LIMA (AP) – Pedro Castillo will govern Peru from July 28 and will receive a country with a third of the population living in poverty, although hopeful in fulfilling its promises of change. However, he will not have a majority in Congress and power groups and investors look at him with distrust.
The 51-year-old leftist professor told his supporters yesterday that his term will be “inclusive, fair and free.” Last week he commented that “he will prioritize growth that does not depart from social development and the reconquest of labor, ecological, social and economic rights.”
Due to the economic impact of the new coronavirus, a third of the country is poor and about 10 million live on $ 98 a month, according to official figures. Millions of jobs have also been lost and thousands of small and medium-sized businesses have gone bankrupt.
It is not known who will direct key institutions for investors, such as the Ministry of Economy or the Central Bank, whose president Julio Velarde has directed the entity for more than 14 years and has said a few weeks ago that “he is going to think about” Castillo’s proposal. to continue in office.
The businessmen do not know the president-elect and look at him with distrust. Oscar Caipó, president of the most important union of businessmen in Peru, told the public television station that to continue growing, “investment is needed, which requires stability, trust and the rule of law.”
Credit rating agency Fitch Ratings said the rural professor’s victory “increases economic policy uncertainty, as the president-elect has not yet defined the key political priorities of his broad, left-leaning campaign platform.”
Unlike the former presidents of Bolivia, Evo Morales, and Venezuela, Hugo Chávez, who had broad support in the Legislature for his efforts, Castillo arrives weak. He does not even lead the legislators of the Peru Libre party, for which he was elected, because he is a guest in that group.
The founder of Peru Libre is the Marxist neurosurgeon Vladimir Cerrón, who is serving a four-year prison sentence for corruption while he was governor in 2019. Although Castillo has mentioned several times that in his administration to Cerrón “they will not see him or even as a goalkeeper ”, the doctor trained in Cuba is active on social networks and controls his party.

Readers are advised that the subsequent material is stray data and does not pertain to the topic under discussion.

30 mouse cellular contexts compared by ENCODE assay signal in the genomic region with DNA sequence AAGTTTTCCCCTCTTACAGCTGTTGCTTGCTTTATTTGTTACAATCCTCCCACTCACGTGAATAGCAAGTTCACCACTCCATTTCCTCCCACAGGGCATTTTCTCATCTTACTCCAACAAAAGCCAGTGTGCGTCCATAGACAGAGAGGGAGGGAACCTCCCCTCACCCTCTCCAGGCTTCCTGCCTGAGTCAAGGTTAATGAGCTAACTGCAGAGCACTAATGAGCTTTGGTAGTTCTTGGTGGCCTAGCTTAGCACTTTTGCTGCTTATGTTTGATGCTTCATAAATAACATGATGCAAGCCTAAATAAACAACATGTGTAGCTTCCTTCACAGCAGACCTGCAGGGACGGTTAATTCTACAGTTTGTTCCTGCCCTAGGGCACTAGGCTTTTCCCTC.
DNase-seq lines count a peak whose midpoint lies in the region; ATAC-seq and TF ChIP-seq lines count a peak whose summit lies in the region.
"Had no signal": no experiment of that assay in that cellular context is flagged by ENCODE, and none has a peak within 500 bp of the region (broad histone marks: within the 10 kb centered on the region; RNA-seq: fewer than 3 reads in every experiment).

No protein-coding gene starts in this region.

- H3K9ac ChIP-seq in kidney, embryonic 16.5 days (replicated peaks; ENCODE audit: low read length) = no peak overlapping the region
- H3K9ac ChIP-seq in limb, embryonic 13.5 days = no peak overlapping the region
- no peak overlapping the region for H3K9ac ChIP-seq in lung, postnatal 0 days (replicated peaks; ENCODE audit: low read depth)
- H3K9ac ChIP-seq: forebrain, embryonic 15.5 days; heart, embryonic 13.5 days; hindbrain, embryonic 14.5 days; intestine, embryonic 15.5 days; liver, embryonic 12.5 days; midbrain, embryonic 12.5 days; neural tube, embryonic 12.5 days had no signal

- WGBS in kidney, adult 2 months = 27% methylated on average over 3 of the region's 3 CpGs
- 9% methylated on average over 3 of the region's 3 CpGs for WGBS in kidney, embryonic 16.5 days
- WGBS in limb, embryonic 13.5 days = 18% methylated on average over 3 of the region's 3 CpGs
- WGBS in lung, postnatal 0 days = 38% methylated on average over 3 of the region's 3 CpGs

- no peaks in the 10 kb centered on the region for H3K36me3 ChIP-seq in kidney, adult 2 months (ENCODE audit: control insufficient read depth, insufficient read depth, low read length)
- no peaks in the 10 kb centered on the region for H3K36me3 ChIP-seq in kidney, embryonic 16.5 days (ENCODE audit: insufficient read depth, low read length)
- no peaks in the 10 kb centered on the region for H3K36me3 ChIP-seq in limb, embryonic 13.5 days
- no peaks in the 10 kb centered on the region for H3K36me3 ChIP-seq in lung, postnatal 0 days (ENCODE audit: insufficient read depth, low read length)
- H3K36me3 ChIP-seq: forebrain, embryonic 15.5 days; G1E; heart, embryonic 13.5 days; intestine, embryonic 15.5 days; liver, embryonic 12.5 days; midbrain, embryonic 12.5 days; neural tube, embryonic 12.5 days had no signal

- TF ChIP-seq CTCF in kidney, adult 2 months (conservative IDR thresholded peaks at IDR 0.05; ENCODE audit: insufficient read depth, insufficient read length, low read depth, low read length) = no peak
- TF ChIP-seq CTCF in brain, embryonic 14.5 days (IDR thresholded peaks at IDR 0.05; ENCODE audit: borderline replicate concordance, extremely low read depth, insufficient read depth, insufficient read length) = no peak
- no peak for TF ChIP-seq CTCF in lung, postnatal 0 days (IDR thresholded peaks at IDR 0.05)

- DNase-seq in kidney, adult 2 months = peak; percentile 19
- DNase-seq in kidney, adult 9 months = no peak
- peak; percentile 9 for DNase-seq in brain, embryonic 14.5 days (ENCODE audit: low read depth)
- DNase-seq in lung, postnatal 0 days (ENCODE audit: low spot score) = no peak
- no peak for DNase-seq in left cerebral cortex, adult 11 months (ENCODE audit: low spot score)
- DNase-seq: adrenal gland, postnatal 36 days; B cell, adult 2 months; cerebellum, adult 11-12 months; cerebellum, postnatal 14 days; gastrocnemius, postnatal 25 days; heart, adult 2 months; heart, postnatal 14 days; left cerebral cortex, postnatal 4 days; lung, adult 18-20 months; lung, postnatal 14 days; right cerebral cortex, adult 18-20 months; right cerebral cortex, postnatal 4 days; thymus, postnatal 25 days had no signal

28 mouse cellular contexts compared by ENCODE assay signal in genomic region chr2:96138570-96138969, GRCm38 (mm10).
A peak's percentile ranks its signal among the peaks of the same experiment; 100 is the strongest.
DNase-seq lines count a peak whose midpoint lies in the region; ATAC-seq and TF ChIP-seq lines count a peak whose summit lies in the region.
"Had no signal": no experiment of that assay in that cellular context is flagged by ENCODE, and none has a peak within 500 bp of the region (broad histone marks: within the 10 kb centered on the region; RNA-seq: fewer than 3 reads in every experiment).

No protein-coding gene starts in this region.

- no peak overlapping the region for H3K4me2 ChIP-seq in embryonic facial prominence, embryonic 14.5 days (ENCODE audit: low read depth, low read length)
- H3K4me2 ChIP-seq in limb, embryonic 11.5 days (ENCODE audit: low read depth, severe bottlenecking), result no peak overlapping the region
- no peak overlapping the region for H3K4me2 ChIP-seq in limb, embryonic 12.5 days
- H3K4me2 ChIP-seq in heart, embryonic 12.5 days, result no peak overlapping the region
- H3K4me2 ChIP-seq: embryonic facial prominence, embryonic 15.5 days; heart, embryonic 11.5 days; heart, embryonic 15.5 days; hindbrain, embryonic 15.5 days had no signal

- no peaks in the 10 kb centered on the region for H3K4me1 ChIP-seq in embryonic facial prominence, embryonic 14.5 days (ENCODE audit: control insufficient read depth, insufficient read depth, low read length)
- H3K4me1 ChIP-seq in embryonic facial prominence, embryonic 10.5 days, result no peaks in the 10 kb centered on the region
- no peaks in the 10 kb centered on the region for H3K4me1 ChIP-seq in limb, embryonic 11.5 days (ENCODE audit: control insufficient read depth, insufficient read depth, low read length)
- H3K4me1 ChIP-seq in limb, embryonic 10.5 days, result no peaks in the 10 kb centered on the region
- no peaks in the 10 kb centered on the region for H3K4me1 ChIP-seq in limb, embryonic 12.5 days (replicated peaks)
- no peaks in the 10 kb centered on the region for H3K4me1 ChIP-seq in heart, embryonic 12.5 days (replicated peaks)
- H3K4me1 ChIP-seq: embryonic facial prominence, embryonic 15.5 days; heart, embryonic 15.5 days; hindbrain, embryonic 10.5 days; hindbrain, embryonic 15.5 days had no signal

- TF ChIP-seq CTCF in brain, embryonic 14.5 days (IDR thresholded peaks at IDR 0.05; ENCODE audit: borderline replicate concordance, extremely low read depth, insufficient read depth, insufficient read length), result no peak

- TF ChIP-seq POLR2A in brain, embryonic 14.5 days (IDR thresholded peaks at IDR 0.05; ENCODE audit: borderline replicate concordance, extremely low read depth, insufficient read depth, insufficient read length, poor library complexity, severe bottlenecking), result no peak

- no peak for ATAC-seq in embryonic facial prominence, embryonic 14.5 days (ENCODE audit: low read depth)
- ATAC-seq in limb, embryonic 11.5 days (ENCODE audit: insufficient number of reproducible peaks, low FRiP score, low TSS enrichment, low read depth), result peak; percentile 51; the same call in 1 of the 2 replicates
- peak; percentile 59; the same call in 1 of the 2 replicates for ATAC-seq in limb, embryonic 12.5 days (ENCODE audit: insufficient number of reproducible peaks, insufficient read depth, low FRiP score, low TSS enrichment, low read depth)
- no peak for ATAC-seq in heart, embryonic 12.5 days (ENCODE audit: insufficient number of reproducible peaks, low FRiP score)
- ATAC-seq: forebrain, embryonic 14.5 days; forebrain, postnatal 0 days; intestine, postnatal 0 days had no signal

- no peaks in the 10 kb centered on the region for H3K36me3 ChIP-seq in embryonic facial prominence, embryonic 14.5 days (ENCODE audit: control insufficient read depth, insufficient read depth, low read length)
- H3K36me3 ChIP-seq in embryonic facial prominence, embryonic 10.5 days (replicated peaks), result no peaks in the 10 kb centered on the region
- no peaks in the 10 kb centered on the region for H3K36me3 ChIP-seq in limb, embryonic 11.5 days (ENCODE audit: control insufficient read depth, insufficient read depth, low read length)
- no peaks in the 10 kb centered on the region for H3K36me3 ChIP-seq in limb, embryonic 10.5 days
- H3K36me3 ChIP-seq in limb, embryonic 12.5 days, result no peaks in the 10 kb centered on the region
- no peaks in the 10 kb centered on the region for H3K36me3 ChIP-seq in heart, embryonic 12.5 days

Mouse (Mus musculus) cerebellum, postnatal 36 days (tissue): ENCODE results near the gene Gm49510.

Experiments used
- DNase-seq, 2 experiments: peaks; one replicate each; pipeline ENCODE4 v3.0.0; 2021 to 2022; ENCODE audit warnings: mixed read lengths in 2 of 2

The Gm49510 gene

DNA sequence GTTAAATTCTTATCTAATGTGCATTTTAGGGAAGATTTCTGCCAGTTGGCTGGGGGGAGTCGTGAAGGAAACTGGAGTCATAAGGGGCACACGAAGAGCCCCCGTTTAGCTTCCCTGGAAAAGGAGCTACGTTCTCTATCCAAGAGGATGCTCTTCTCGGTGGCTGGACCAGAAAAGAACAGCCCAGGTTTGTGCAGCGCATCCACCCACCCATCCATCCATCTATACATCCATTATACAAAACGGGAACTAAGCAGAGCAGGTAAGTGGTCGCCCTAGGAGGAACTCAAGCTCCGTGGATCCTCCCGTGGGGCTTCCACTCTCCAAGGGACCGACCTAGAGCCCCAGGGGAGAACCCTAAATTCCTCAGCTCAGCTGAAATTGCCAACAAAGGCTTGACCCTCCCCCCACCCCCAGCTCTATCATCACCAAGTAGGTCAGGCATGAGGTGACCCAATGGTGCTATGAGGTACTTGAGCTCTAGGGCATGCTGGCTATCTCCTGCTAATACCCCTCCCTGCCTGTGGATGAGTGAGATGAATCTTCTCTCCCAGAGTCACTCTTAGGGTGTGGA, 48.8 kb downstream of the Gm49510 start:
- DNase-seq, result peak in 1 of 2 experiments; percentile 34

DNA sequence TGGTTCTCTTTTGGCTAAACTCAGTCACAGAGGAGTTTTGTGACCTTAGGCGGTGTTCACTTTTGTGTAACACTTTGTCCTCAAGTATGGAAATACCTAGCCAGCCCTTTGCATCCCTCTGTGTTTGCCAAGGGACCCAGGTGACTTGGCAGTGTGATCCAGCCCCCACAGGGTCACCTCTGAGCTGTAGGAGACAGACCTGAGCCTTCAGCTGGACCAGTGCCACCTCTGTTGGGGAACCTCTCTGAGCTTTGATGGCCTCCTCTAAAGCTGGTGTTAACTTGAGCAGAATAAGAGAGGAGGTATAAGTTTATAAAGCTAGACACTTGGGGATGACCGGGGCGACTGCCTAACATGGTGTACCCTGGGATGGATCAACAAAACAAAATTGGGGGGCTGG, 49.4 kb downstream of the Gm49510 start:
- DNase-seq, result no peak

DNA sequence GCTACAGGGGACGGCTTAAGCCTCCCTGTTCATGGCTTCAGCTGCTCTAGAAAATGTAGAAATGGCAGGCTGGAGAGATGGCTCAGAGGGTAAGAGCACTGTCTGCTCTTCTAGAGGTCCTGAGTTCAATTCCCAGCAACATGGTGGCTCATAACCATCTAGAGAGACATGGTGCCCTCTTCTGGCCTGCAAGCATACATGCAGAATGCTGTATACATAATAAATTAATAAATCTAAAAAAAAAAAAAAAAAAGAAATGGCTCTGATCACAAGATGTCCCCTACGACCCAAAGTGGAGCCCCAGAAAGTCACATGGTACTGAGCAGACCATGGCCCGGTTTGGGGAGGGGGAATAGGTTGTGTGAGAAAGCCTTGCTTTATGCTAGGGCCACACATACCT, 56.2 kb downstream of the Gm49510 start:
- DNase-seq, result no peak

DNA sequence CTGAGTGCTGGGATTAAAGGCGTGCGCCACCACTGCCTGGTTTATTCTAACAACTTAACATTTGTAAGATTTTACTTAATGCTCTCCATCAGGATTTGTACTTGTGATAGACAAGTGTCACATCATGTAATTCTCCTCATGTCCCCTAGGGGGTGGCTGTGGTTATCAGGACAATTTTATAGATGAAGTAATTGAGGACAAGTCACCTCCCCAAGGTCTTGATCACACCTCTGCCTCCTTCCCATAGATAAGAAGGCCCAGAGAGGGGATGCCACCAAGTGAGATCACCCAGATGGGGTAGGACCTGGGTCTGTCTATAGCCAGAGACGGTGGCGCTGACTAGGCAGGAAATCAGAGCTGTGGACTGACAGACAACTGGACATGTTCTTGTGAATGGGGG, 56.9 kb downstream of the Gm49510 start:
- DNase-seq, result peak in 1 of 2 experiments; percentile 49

Analysts say that the first thing Castillo must avoid is being removed from office in a country where there have been four presidents since 2016. To remain in office, the professor must secure at least 44 votes from the 130 members of the unicameral congress. Peru Libre obtained 37 seats and if Castillo approaches the center, he could get seven key votes from other parties.
Once his seat is secured, Castillo must fulfill his promise of “no more poor in a rich country” that caused an avalanche of votes, especially in rural areas of the country and among the poor. The president-elect, who has no experience in managing public affairs, but has developed skills as a teacher union leader, has promised that his government will be inclusive.
“We call on the Afro, Coastal, Andean and Amazonian peoples, the working class and their unions, the native and peasant communities to make this homeland beautiful,” Castillo wrote on Twitter yesterday. Castillo’s wife, Lilia Paredes, told The Associated Press “that her husband is not going to disappoint” Peruvians. “And I know that he will achieve it because I know him,” he said.
Keeping his main promises could add popular support to him in a country with presidents characterized by forgetting their proposals for the underprivileged as soon as they were elected.
The uncertainty about who would be the new president of Peru after the accusations of fraud without evidence of the losing candidate Keiko Fujimori, have reduced to just one week the usual month of time that an elected president has to conform his cabinet before assuming power. . Castillo will have no rest because Fujimori, who has 24 parliamentarians and another 25 possible legislators allied with right-wing parties, reluctantly accepted the professor’s “illegitimate” victory and predicted, without giving details, that his victory “will have serious consequences for our country.”
After losing, Fujimori risks her freedom in an upcoming trial after a prosecutor in March asked to send her to jail for 30 years after accusing her of laundering money received for her previous presidential campaigns in 2011 and 2016, in which she was also defeated.
One of the first battles Castillo will face is his desire to change the Constitution promulgated in 1993 by Keiko Fujimori’s father, former President Alberto Fujimori (1990-2000) sentenced to prison for crimes of corruption and for the murder of 25 Peruvians. Fujimori affirms that Castillo seeks to destroy the current constitution “to take power definitively.” The president-elect has denied that possibility and has asked Fujimori not to put up “more obstacles to move this country forward.”